Great Wall film perpetuates tired ‘white savior’ narrative

By Juli Min Source:Global Times Published: 2017/1/17 18:18:40


Illustration: Lu Ting/GT

As we counted down to midnight on New Year's Eve, I wondered who would be kissing whom. Would the girl from Yunnan Province kiss the boy from Israel? Would the girl from Beijing kiss the Swede? Would the local Shanghainese bestow bisous onto the boy from France?

At least one thing was clear: the only people getting kisses at the party that night would be Chinese girls and foreign boys. Yes, during the last evening of 2016, at a house party in Xintiandi, almost every single person in attendance was either a Chinese girl or a foreign male.

I almost did not notice the demographic disparity until I overheard a man from Sweden announce that the reason he had come to China was because he was "attracted to petite women with dark hair." He wanted nothing more of blonde, long-legged beauties from the land of Vikings and flat pack furniture.

I was surprised at his candor, and I was also surprised at how I hadn't noticed the disproportion earlier. Perhaps I've gotten used to seeing foreign men and Asian women together, that a party full of these pairings set off no alarms.

Exactly one week later, I spent two hours of my life that I'll never get back watching The Great Wall, China's latest blockbuster collaboration with Hollywood.

Matt Damon portrays a European trader who comes to China looking for gunpowder but stays to rescue the entire Chinese race ... from aliens. While doing so, Damon of course catches the attention of China's top female warrior, played by Jing Tian.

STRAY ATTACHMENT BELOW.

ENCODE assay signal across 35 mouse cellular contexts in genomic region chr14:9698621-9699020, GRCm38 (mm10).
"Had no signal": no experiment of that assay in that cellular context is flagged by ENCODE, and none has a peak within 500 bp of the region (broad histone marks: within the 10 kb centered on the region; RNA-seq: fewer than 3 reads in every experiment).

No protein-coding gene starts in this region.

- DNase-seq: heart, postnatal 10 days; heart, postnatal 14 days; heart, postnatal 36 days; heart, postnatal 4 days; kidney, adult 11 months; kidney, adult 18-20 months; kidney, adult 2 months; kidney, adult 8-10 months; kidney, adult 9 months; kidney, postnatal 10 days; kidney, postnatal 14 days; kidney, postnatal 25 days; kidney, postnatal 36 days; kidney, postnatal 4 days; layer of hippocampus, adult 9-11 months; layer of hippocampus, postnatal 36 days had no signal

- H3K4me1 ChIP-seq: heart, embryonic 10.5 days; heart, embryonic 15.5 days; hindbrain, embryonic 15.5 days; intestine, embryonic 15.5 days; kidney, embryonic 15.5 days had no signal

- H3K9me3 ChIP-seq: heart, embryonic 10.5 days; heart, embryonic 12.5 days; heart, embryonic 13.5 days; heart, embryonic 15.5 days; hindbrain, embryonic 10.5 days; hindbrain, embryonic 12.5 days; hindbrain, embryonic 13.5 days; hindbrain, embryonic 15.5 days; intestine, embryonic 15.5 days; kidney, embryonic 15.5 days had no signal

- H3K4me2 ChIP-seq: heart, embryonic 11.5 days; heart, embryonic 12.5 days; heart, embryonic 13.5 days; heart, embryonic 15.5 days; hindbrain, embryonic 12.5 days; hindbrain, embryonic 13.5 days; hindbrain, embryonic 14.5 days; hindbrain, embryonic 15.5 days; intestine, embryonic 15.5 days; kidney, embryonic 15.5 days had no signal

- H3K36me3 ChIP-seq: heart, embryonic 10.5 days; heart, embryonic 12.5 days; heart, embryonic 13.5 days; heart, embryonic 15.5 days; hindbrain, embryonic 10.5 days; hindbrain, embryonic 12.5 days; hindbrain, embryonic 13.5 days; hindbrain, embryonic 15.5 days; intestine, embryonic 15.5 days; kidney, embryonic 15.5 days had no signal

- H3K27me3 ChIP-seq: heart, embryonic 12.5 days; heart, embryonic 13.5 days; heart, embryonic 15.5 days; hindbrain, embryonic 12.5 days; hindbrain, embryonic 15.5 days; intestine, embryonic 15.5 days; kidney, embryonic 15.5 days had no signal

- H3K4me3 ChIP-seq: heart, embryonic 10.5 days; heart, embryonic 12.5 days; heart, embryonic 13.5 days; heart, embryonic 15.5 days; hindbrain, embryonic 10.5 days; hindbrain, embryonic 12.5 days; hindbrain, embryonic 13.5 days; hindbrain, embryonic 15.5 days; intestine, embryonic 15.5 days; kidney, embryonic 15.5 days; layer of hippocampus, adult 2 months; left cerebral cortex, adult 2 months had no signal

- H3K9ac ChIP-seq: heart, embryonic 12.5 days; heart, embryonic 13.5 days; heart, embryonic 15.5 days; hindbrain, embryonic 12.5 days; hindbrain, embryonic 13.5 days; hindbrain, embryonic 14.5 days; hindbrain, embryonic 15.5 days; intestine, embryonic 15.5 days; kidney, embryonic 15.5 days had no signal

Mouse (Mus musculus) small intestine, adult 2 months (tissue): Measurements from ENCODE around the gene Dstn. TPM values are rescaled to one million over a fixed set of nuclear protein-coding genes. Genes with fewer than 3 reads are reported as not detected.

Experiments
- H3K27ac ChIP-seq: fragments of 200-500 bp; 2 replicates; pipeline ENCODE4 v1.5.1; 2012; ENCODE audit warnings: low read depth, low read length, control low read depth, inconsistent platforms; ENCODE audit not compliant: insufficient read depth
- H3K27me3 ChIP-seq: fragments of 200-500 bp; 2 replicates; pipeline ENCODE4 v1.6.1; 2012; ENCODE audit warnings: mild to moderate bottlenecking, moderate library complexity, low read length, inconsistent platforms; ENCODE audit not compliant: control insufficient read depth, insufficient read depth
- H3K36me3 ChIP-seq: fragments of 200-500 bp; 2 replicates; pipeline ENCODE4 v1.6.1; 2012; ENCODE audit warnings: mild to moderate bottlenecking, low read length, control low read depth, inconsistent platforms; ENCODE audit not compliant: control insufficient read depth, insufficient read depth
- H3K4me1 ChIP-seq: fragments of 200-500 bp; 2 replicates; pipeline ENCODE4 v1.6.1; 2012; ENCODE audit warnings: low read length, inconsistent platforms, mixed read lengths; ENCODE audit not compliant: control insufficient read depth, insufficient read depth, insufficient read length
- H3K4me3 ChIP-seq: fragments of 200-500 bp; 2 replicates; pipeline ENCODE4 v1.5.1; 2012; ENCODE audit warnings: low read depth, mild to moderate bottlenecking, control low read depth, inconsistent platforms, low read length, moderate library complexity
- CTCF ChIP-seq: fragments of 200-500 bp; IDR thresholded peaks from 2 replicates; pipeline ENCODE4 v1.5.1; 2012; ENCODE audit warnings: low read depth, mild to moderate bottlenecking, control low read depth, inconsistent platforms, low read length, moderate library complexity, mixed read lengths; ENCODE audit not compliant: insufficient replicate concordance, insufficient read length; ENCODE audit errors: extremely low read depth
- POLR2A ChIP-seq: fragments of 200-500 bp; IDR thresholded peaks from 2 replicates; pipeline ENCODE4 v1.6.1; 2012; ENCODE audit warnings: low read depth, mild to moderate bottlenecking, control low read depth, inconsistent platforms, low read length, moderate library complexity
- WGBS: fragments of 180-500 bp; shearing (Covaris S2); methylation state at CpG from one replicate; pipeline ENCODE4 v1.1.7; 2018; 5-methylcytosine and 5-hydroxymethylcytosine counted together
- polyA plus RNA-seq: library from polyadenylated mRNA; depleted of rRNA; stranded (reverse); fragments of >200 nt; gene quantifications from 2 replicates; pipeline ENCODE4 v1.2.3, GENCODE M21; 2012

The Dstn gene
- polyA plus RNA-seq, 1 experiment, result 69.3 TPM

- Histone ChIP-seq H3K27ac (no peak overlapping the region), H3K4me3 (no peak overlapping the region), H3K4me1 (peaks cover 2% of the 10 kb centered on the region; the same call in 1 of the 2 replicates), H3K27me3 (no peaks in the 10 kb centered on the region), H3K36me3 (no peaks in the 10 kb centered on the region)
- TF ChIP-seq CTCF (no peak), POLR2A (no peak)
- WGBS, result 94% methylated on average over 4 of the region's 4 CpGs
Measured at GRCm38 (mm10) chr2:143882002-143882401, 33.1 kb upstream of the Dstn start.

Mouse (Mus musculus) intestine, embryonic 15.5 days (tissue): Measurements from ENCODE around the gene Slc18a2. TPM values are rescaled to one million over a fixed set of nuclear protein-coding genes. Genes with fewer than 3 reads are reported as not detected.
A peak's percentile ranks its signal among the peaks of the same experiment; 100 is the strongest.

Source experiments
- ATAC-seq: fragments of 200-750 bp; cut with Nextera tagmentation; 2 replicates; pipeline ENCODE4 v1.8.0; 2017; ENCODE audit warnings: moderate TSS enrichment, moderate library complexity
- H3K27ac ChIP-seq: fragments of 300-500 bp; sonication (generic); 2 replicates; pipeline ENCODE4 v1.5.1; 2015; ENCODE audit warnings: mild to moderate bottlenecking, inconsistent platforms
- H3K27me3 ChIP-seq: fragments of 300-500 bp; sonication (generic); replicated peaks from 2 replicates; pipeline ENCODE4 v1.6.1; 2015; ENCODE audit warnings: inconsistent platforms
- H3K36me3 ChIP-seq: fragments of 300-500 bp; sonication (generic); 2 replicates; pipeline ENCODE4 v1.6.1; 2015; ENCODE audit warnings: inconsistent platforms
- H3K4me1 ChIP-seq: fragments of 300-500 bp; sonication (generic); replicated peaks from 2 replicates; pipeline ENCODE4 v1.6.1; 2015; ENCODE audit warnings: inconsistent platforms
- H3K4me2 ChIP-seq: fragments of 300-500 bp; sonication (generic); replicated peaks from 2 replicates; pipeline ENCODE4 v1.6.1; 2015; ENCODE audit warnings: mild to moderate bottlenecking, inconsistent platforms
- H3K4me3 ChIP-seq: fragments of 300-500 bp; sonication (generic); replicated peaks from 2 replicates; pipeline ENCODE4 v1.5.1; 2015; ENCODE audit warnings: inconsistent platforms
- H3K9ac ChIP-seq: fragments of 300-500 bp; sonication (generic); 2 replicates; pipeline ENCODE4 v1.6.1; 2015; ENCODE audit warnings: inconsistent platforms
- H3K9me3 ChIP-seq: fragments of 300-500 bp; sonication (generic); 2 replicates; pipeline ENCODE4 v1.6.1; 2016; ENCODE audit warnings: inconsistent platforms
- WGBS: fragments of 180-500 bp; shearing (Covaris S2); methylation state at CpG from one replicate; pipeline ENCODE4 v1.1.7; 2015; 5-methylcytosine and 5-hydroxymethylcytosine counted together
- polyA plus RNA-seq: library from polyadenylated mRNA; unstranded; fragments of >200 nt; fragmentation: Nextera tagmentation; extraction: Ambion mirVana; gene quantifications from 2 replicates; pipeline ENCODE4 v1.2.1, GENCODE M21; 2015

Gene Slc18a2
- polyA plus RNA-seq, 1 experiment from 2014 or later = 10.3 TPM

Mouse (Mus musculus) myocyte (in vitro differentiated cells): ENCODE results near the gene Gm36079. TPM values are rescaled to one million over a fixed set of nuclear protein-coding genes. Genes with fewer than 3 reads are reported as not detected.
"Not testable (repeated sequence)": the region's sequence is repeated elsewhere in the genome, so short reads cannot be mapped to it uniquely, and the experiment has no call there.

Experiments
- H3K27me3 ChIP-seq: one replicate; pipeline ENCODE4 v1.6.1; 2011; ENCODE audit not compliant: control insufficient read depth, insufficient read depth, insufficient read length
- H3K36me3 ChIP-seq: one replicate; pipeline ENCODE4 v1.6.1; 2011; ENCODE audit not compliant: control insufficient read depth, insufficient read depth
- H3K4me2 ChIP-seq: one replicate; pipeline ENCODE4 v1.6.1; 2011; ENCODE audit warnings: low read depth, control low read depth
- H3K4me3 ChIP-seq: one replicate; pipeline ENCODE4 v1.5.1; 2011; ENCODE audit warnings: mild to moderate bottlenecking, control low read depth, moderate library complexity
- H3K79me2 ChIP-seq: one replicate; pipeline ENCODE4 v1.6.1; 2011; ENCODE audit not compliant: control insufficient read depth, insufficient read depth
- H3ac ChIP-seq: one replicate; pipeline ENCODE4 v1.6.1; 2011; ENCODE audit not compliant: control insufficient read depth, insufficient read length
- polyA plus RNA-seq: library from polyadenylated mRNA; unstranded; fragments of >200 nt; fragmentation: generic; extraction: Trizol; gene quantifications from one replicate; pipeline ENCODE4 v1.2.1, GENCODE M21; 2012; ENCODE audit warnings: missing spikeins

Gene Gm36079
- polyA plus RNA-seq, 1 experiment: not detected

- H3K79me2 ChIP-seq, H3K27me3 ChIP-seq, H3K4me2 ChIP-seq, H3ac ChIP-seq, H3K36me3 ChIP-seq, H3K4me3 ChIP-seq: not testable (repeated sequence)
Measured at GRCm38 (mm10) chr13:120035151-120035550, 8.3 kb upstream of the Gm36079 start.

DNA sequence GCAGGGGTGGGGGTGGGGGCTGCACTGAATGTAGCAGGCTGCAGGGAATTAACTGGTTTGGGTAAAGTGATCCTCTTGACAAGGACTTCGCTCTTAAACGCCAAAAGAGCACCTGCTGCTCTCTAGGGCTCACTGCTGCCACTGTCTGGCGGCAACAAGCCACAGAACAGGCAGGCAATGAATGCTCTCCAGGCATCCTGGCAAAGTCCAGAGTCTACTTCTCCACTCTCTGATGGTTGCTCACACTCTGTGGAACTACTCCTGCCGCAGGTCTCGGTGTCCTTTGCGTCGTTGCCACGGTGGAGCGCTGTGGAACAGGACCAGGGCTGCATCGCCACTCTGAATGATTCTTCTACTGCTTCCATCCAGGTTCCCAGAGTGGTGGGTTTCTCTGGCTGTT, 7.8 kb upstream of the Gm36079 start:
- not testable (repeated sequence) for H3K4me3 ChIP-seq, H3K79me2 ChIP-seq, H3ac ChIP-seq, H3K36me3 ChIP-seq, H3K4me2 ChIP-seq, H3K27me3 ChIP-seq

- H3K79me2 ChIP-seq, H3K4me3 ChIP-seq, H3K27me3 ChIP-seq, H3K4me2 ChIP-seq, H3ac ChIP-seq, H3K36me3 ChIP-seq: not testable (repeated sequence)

The Great Wall is a prototypical "white savior" movie; a standard Hollywood narrative in which a Caucasian male swoops in to save non-white natives from others (or themselves).

Similar films include The Last Samurai, Avatar and The Blind Side. They show leading white men as moral and romantic centers of action, simultaneously saving primitive-minded natives and seducing women of various ethnic backgrounds. They associate whiteness with power and righteousness, and non-whiteness with weakness and inferiority.

For Hollywood movies catering primarily to white audience, racist and/or idealistic narratives sell. So it makes sense that movie producers keep reusing these formulas.

But what bewildered me while watching The Great Wall was why a Chinese production team would ever agree to produce a white savior narrative where all the Chinese male characters face gruesome deaths or self-sacrifice their lives for Damon (implied as the more valuable one). In the end, not only does Matt Damon's character saves the country; he also wins the heart of their women. Think about what kind of message that sends to everyone about Caucasian males.

Artistic collaborations between nations are opportunities to showcase both countries' talents and creativity; they shouldn't be used to perpetuate hackneyed plotlines. Even in Hollywood, years of research into the impact of media on our perceptions have sparked initiatives like the Systemic Change Project, funded in part by the Sundance Institute, which works against lopsided and prejudiced portrayals of power, aiming to put more women in leading roles. Entertainment media, like it or not, represents and shapes public opinion.

I for one am tired of our media portraying white men as moral compasses and singular love interests for all. What I would love to see in the next Sino-Hollywood collaboration is a leading Asian man and white woman as a romantic couple. When mass media push back on perpetuating stereotypes that glorify one group of people and also bring less represented groups into the spotlight, entertainment can become both fun and progressive.

Exposure begets familiarity and fondness. When leading men in international blockbuster films look more like John Cho and less like Matt Damon, there will be less of a fixation on the white savior, both in narratives and in life. Maybe then, latent romantic preferences and prejudices may begin to shed, and future new years' eve kisses in Shanghai may become much less predictable.

The opinions expressed in this article are the author's own and do not necessarily reflect the views of the Global Times.


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